Paul, my elderly father-in-law, telephoned: “Silvia has lost her lights.” Silvia was his wife. She had lost what?
Paul began to speak in riddles. Circumlocutions around a word. Then we had to guess. Paul was losing language.
And it took us months to grasp that this wasn’t ordinary aging, but for Paul a sign of oncoming Alzheimer’s.
My article “God and Alzheimer’s” was featured in the Friday edition of the Huffington Post in their religion section. I’m so pleased to get this kind of national exposure for a subject that is near and dear to my heart.
A yellow school bus stops kitty-corner from my house. A mom and dad walk their boy with loaded backpack to Flynn Park School. Friends arrive from Connecticut to deliver their son to his freshman year at Washington University. I picture new faces on opening day of my French teaching years. I hear again the first hello-bonjour of the fall semester.
In “The Sense of an Ending” ( New Yorker, 5/20/13), Rebecca Mead shows how the Beatitudes Campus in Phoenix offers dementia care with a focus on flexibility and calm. Hershey kisses, “pleasurable moments,” and acceptance of patients’ decline anchor the program. Worth a read as is my Alzheimer’s caregiving memoir SWIMMING SOLO.
Stone Phillips’ terrific documentary debuted on May 7 on St. Louis’s PBS channel. It’s a warm story of adult children making a tough decision about moving their aging parents. Caregivers will identify with the adult children, the untenable situation, and the endearing elderly couple. It’s great to see the visuals, hear the vintage music. In my memoir, SWIMMING SOLO, I tackle the same dilemmas as my husband and I look after our 4 aging parents with Alzheimer’s. Read the first chapter at www.susanrava.com.
Carol Mithers captures the “singularity” of the old and the love and grief of caregiving in “Suddenly, They’re All Gone” (NYT 3/22/13). She talks about “drowning. . . as endless crises unspooled.” That same feeling of going-under inspired the title of my Alzheimer’s caregiving story, SWIMMING SOLO. http://newoldage.blogs.nytimes.com/2013/03/22/suddenly-theyre-all-gone/
March in Missouri: daffodils barely peek up, a touch of bright green. Wind whips snow flurries around. Great indoor weather for spring cleaning, reading, writing, and planning the garden. Pat Summitt’s new book on her own early-onset Alzheimer’s disease beckons. And with Collin Tong of Seattle, I continue editing a collection of Alzheimer’s caregiver stories which we’re tentatively calling PORTRAITS IN CAREGIVING.
A shared online caregivers calendar–practical and helpful idea explored by Olivia Judson on the Op-Ed page, NYT, 1/23/13. When distance or other factors separate caregivers, Hudson proposes keeping in touch with brief notations on a shared calendar. She and her brother did that as their father–who lived alone–declined. Caregivers for aging friends or family–especially those with Alzheimer’s–need status updates. Information helps with adapting and fine-tuning care so the elderly can remain as safe and independent as possible. I kept notes on my own calendar as my father and mother declined with Alzheimer’s. Those notes eventually became part of SWIMMING SOLO, my family caregiving memoir. And some jots about my mother and her Siamese cat are part of my piece in the forthcoming PORTRAITS IN CAREGIVING, an anthology that Collin Tong and and I are editing.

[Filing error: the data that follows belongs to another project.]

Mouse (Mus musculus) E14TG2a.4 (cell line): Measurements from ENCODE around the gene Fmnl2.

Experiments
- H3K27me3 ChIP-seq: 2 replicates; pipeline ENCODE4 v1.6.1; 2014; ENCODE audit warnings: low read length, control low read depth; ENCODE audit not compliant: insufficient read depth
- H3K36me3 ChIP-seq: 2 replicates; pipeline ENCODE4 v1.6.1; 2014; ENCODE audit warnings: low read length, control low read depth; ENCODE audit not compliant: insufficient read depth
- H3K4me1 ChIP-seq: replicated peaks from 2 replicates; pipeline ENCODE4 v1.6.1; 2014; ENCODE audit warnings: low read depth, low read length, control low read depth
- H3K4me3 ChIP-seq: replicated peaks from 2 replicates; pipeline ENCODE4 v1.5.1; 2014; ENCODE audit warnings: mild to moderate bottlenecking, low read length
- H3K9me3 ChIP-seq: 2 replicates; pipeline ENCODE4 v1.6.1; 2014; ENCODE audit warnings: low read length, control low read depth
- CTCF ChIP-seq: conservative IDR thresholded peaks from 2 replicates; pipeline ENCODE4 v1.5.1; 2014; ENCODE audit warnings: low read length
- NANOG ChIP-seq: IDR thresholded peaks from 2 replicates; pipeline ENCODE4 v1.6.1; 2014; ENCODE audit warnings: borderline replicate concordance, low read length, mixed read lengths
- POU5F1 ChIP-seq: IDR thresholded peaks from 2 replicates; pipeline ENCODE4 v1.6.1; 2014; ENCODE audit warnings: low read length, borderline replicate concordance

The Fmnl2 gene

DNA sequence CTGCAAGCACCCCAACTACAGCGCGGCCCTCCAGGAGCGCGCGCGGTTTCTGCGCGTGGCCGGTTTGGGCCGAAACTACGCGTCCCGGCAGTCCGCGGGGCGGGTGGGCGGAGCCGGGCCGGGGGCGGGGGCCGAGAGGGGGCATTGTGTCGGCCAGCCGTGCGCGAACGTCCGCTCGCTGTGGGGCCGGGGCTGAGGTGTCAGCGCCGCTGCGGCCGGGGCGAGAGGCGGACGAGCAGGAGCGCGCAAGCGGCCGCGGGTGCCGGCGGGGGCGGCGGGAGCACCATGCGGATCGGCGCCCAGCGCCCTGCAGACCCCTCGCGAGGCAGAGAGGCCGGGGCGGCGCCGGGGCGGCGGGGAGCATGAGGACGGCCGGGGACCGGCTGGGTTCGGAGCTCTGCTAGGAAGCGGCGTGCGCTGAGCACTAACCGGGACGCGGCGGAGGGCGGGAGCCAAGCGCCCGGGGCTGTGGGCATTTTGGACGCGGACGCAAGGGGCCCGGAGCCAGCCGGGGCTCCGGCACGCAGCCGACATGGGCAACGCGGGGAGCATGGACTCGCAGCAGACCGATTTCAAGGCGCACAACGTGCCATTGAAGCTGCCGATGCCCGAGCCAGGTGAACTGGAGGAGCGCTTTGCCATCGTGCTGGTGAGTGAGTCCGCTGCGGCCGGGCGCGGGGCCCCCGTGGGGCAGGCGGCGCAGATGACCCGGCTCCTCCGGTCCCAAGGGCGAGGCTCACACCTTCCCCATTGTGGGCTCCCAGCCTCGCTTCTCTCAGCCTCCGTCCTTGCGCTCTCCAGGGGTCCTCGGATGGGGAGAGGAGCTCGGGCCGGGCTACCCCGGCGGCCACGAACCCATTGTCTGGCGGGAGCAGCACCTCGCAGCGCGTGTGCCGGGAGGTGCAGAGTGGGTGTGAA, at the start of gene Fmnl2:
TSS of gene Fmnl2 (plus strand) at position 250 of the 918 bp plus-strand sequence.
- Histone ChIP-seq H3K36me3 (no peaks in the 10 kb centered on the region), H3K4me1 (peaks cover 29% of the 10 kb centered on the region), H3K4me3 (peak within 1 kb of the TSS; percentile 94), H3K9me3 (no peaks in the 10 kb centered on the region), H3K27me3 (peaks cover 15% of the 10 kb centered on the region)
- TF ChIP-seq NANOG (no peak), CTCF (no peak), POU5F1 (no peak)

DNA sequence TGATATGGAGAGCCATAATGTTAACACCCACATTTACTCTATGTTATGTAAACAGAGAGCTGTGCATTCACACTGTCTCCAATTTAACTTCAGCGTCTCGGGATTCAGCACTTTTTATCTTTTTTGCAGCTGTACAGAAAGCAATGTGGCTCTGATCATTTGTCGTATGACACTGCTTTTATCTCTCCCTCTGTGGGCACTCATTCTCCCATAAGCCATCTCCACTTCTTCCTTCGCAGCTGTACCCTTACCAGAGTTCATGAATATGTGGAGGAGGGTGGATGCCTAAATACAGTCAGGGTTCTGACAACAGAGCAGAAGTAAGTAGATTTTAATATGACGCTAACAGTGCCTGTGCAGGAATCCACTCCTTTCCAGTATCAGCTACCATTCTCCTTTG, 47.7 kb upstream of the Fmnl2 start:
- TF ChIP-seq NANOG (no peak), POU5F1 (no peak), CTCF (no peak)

A long quiet spell of family happenings punctuated by two different autumn SWIMMING SOLO gigs: one at a women’s luncheon, one at a Washington University graduate social work class. In both places, questions and comments poured out. At lunch the women were old enough to have spouses, friends, even themselves becoming forgetful. “Is it Alzheimer’s?” was underlying all their concerns. At the Social Work School, the 2nd year students tried to picture themselves running a family decision-making meeting and keeping fur from flying. Everyone at every event wonders whether caregiving or Alzheimer’s disease itself is the more daunting to contemplate.
Thomas L. Friedman and Bruce Feiler highlight personal caregiving experience and policy caregiving issues as boomers age. See the Sunday NYT (7/29/12). Feiler signals the downward progression of aging parents. Friedman points out the policy spin-off of growing demands for elder care, especially for those with Alzheimer’s disease.
For a caregiving story, my memoir SWIMMING SOLO tells our family’s experiences with 4 aging parents. It begins and ends with warm family gatherings on the shores of Lake Michigan: a good summer read with a lived perspective on caregiving.